Mt. Rainier
July 2-4, 2013

Mt. Rainier is a pretty high profile volcano.
It is a National Park and the tallest peak in the Cascades at 14,410 feet.
In terms of topographic prominence, Mt Rainier ranks highest in the lower 48 states.
It ranks forth highest in North America, after Denali (Alaska), Mt. Logan (Yukon), and Pico de Orizaba (Mexico).

A famous picture of Mt. Rainier over Tacoma, WA.

This is what Mt. Rainier looks like from my hometown of Olympia, WA.

Day 1: Cougar Rock Campground to the Muir Snowfield

From here on, all photos link to larger images. Photos by Kevin Raudebaugh and myself (mixed).

This is what Mt. Rainier looked like from the Paradise trailhead on July 2, 2013.

The climbing team and the packs, at the Paradise parking lot (5400 feet).

The first few steps were up these stairs, engraved with a quote from John Muir.
If you haven't heard of John Muir, I recommend a quick read sometime. He's a famous American naturalist and one of the founders of the conservation movement.

The hiking on the first day consisted of a fairly long trudge up the snow covered lower portion of the mountain.
The crowds thinned out after the first hour or so.

The photo on the right shows the route and the goal for the first day.
We were trying to get to just below the prominent rock knob on the horizon, near the center-right of the picture.
That entire strip of snow along the horizon, from near the center of the photo to the far right, is called the Muir Snowfield.

We had lots of great views of the Nisqually Glacier (left) as we climbed up and onto the Muir Snowfield.
The picture on the right is pretty cool if you enlarge it (click). You can see a couple of hikers in the distance who provide a sense of scale.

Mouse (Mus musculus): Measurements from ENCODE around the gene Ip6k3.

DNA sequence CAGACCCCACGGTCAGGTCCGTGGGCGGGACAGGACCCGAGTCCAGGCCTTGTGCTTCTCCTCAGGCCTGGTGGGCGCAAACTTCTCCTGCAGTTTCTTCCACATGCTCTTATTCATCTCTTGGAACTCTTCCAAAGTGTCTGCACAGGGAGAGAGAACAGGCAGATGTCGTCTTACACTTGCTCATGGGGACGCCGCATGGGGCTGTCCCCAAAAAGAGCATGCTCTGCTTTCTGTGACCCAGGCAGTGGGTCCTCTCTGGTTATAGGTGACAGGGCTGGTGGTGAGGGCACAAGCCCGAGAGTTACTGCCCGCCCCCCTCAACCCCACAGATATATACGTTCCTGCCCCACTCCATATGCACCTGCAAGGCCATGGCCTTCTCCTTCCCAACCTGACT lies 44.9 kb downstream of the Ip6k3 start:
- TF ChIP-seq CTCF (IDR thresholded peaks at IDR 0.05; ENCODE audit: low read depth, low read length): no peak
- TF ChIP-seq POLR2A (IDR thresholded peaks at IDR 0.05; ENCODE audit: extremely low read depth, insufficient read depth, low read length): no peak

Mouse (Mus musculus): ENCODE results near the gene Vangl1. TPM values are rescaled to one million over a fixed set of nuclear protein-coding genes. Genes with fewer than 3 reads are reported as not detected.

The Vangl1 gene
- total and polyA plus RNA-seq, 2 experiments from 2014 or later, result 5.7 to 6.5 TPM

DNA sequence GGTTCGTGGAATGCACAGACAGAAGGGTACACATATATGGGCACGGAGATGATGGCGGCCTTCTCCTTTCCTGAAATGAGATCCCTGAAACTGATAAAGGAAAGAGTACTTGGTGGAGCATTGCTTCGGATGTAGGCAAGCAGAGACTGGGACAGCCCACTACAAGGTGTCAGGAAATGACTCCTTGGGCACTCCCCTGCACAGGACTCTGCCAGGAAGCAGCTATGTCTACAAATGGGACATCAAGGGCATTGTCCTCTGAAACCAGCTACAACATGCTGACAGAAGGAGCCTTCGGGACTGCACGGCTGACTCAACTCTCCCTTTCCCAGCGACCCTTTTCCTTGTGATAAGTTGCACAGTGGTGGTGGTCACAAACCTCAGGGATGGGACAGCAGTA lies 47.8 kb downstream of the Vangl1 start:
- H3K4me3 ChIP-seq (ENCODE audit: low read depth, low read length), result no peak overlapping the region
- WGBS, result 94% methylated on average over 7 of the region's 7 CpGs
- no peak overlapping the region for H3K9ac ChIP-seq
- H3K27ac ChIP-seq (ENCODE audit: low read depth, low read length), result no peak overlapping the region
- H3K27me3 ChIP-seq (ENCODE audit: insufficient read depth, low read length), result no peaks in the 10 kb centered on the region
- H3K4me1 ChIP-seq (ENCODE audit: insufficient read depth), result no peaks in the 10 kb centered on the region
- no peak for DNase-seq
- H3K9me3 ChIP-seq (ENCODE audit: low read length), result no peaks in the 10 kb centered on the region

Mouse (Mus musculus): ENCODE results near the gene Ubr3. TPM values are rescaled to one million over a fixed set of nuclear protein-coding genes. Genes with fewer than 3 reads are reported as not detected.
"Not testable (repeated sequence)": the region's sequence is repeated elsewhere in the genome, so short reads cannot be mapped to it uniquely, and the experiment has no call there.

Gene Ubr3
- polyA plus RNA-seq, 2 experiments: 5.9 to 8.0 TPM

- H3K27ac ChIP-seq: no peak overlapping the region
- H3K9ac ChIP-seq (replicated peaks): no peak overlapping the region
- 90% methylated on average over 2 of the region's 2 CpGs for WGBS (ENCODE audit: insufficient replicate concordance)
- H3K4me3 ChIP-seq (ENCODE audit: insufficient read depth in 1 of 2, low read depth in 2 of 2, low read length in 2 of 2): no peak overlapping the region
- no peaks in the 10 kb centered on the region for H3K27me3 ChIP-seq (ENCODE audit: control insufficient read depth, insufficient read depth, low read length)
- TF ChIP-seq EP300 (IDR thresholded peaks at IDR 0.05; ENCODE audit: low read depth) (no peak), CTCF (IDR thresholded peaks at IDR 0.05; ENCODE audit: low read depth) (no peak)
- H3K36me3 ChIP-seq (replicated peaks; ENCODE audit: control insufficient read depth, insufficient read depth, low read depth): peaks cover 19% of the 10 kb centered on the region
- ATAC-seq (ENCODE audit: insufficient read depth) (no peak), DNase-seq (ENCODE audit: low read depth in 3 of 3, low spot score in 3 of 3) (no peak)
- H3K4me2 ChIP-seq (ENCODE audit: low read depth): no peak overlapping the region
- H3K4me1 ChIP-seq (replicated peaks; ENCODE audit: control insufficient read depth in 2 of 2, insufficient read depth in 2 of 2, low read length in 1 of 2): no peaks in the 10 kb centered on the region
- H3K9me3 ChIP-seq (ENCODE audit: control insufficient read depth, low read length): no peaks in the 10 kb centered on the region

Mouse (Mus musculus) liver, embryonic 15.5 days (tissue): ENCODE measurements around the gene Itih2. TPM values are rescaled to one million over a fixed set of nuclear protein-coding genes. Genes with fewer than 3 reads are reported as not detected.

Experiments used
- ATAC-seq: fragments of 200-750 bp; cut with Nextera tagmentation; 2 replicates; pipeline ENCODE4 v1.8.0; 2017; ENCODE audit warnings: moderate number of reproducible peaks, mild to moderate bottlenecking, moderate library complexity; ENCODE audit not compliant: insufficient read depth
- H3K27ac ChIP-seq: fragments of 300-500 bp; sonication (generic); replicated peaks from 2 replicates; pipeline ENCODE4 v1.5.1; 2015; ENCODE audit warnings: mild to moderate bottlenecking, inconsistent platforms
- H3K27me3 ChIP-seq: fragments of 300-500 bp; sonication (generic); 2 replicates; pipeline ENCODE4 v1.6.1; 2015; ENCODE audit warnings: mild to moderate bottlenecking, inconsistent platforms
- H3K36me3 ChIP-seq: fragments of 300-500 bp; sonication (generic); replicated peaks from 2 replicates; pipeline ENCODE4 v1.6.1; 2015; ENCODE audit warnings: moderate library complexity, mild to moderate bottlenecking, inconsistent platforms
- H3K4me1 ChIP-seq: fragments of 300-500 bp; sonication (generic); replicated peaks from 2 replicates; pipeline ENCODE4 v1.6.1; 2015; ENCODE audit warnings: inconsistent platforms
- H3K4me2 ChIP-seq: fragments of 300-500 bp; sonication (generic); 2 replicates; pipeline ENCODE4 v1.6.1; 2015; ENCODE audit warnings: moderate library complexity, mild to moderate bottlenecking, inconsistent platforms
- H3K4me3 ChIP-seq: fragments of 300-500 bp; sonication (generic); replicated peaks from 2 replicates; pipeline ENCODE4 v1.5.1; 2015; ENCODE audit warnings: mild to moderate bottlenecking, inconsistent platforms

By the late afternoon, we were about half-way up the Muir snowfield and had climbed to about 8600 feet.
A cold wind had picked up in the late afternoon and was blowing pretty hard out of the west.
We had met our goal for the day and were ready to make camp. We saw this small moraine to our right (left photo) and made for it, hoping to find a wind break.

Kevin shot this cool photo (right) of a hiker making his way down the Muir Snowfield.

The rocky moraine provided a great wind break. We dug out a flat spot in the snow and pitched our tent.
We typically prefer to bivouac, but for Rainier, we thought it was wise to rent a good tent.
In hindsight, that was probably the right choice.

The alpenglow that evening provided some beautiful sights that these photos hardly do justice to.
Left: Mt. Adams
Right: Mt. St. Helens

Left: Mt. Hood (Distant)
Right: The shadow of Mt. Rainier cast on the sky by the setting sun.

We were only one day in, and we had already found ourselves a pretty classy alpine campsite.

Day 2: The Muir Snowfield to the Ingraham Glacier

In the morning, after a bowl of granola and some instant coffee, we were back on the Muir Snowfield and hiking up through the snow.
The next stop was Camp Muir, at the top of the snowfield.

We reached Camp Muir around noon.
Camp Muir (10,188 feet) is the standard base camp for most climbers who go with guided groups.
There are a few shelters there, some trash cans, and a foul-smelling outhouse.
It is located between the Muir Snowfield and the Cowlitz Glacier.

A view from Camp Muir looking back down the Muir Snowfield.

The way ahead:
Everything from here on was on glacier. We put on harnesses, pulled out the ice axes, and roped up.

The route is across the Cowlitz Glacier (above), up that snow patch that climbs Cathedral Ridge on the far side, over the ridge, and up to the left.

Kevin took the lead on this climb, and set a nice steady pace. He looked back when we were most of the way acros the Cowlitz and took this shot (left).